Recently I have been enjoying many videos on the LindyBeige YouTube channel. In particular, I enjoy watching his presentations of his theories of various historical weapons or warfare tactics and how they were used. I do not know much about him outside of these videos but I’ll grant that he is an archaeologist, a practitioner of martial arts and historical reenactments, and an avid traveler. He also is a very talented entertainer.
I’m drawn to the topics of his videos out of curiosity about pre-modern history. In general, I’m always eager to learn about historical life although I generally don’t focus on topics of warfare. One of the compelling aspects of his presentations is that he is obviously very interested in fighting techniques and yet is acutely aware that the wielders of weapons were people. The people of these past periods had world views and values very different from our own and perhaps too different for us to understand. He presents a view that in spite of this difference, we can still appreciate the fact that these were people like us, who prefer to stay alive and to enjoy success. In addition to historical records and recovered artifacts, we can reconstruct the past by imaging how people would think through these situations. I believe this comes from his experience in reenactments: provide people with authentic weapons and armor, reconstruct battle tactics, and then observe what is happening when people find themselves in that condition.
I am skeptical that even highly accurate reenactments with authentic gear and tactics can tell us what the scenarios were really like. To me there is no way to escape the cultivation of the mind with the modern world view. In particular, it must be very difficult for trained scientists in reenactments to appreciate the influence of world views that involved magic, spirits, and other non rational beliefs. Good scientists do understand this as a limitation.
Also, the one thing that is hard to reenact is the every day lives leading up to the relatively brief moments that involve uses of such artifacts and that get recorded in history. The everyday experiences of struggles, interpersonal relationships, and accumulated obligations and insults will influence how people behave when they are called upon to act. Even in terms of professional military, there is the ignorance of the training and the uniformity or diversity of training when people came together to fight. In historical battles, it was not uncommon for alliances to form quickly involving very different cultures with different weapons and techniques.
I still think it is valuable to imagine what happened by putting ourselves into the situation of the times. I think we can separate the rational or cultural aspects of our world views from the more basic emotional aspects of being alive and in a human form and mental capacity. A recurring message in his videos is that people are not stupid.
In one of his videos, he describes the rarity of actual field battles. To have a battle, two sides have to agree to meet at the same place and time. In his explanation, he asks why would either side enter a battle unless they were certain of winning. Usually it would be apparent that one or the other side would have a decisive advantage. This argument appeals to that insistence that people are not stupid. Instead, sieges were far more common: a city or fortification has no option to get out of the way.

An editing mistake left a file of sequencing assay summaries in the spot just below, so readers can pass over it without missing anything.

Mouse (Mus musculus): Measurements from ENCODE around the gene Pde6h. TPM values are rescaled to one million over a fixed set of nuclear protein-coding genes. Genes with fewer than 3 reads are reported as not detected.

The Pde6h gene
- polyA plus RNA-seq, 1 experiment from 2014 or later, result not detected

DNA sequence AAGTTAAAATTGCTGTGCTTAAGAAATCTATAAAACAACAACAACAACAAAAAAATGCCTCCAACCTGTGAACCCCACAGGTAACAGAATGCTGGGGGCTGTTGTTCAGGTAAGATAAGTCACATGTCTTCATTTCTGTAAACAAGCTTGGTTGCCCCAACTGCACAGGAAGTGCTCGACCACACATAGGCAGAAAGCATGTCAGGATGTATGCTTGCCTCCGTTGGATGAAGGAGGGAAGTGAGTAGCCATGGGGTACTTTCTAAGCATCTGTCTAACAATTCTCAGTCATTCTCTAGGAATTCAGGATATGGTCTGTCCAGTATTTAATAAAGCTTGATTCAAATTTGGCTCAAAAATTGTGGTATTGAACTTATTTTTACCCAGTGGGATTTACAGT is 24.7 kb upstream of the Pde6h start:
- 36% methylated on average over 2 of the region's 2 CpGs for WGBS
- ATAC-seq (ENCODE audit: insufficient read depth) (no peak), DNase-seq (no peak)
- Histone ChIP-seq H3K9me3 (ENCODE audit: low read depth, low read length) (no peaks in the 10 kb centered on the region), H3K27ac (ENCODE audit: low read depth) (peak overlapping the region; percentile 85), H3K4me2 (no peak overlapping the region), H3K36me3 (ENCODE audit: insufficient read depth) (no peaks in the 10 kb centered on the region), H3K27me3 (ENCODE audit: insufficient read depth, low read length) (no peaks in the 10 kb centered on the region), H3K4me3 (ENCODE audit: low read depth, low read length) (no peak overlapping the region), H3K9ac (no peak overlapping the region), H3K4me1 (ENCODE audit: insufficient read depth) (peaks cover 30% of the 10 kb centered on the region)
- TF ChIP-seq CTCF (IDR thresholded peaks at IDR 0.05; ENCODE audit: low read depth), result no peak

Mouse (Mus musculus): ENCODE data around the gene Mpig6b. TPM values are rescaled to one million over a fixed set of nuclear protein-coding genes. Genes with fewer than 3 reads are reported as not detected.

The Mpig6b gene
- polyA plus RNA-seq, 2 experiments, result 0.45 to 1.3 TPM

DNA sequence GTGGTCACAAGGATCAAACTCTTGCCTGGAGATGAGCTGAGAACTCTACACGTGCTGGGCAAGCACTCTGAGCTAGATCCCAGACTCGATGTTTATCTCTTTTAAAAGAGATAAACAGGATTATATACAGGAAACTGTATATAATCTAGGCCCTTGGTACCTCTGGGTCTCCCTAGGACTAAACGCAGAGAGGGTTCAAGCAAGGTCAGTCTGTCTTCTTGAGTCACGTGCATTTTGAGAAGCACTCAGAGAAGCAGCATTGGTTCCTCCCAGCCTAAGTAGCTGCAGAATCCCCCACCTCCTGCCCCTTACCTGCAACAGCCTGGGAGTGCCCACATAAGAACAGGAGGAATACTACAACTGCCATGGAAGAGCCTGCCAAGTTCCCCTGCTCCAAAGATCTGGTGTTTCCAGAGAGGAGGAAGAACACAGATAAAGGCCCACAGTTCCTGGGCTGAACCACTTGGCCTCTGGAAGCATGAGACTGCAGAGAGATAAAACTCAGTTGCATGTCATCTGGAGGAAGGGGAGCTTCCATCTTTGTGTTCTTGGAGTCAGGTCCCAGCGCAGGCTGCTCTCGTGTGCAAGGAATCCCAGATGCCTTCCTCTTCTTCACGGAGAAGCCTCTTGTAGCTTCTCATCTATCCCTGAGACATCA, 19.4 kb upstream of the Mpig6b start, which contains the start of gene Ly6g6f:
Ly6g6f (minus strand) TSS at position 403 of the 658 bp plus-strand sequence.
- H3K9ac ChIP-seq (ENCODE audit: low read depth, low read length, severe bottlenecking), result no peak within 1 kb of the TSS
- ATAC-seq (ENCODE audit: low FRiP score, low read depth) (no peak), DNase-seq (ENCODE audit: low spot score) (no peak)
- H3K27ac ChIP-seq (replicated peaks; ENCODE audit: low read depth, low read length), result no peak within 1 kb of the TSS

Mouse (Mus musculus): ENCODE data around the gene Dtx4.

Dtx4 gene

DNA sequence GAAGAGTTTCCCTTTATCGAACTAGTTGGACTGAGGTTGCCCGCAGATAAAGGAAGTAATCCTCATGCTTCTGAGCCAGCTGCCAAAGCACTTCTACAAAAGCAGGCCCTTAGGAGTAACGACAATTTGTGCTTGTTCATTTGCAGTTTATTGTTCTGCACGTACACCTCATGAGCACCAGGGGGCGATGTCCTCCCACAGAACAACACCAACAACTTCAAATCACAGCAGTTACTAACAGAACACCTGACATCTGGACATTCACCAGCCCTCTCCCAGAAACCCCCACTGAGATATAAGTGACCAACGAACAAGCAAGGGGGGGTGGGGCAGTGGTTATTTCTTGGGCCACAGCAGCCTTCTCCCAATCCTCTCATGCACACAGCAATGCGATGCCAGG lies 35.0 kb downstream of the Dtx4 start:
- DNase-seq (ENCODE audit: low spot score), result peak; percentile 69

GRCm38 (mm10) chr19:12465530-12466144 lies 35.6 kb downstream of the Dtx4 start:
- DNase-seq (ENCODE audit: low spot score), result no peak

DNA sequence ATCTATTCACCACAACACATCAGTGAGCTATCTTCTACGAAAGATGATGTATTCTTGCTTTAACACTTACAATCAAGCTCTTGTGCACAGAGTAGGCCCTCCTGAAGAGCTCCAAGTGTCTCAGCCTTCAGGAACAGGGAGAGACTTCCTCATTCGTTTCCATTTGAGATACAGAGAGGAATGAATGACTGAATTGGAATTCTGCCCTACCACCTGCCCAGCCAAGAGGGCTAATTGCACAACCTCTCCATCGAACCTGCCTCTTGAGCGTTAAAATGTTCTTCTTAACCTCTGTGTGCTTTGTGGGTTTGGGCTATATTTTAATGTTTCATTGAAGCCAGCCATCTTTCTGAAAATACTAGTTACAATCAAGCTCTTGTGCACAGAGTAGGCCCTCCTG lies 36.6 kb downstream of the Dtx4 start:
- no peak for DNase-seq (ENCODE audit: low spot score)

In another of his videos, he describes the every day experience of access to fire. In modern times, we are accustomed to easily starting fires when we need them and then put out the fires when we are done. This modern bias leads us to think that people would do the same time in earlier times by making fires more difficultly with friction or sparks. His explanation is more reasonable in that people would take pains to make sure that fire will never go out. The easiest way to get a new fire is get it from another source of fire. People would never let fires go out, or at least there will always be a fire somewhere to start a new flame. Again, I think this appeals to the idea that people are not stupid.
I realize that I can not expect to recreate the worldview of people who had completely different experiences in their formative years and in their day to day experiences. However, I think it is reasonable to assume that people are smart enough to take care of themselves. People are not going to attempt something unless they are convinced they have a chance of accomplishing their goal. People are also going to do something that is simple if the alternative is too difficult.
In short people are not stupid.
I enjoy thinking about life in more historical times. This interest has never motivated me to invest a lot of time in studying either history (including archaeology) or people (including sociology or psychology). My interests are always in the immediate present. I’m interested in understanding people right now.
One of my graduate courses in control systems engineering involved a topic called system identification. This topic involved the mathematical tools (linear or matrix algebra) developed for designing new systems, but instead attempted to derive these models from existing systems. This topic is a type of reverse engineering but is specific to dynamic systems as opposed to something that can be described by blueprints. Central to this discipline was the idea that the inner workings of the system were unavailable but could be derived by observing reactions to certain input stimulation. The goal is to find the best mathematical model that matches the same responses to the the same stimulation.
I approach historical inquiry from that same perspective. I’m trying to understand people. People are dynamic systems. In my thinking, understanding people means understanding the dynamics of people relating to the world around them. While people may exhibit a large diversity of responses to certain conditions, these responses will generally share traits of being human. In particular, people are not stupid. Using the information and world view available to them, they will plan and execute their actions with a reasonable explanation. Any difficulty in explaining their actions is due to the audience not sharing the same information and world view.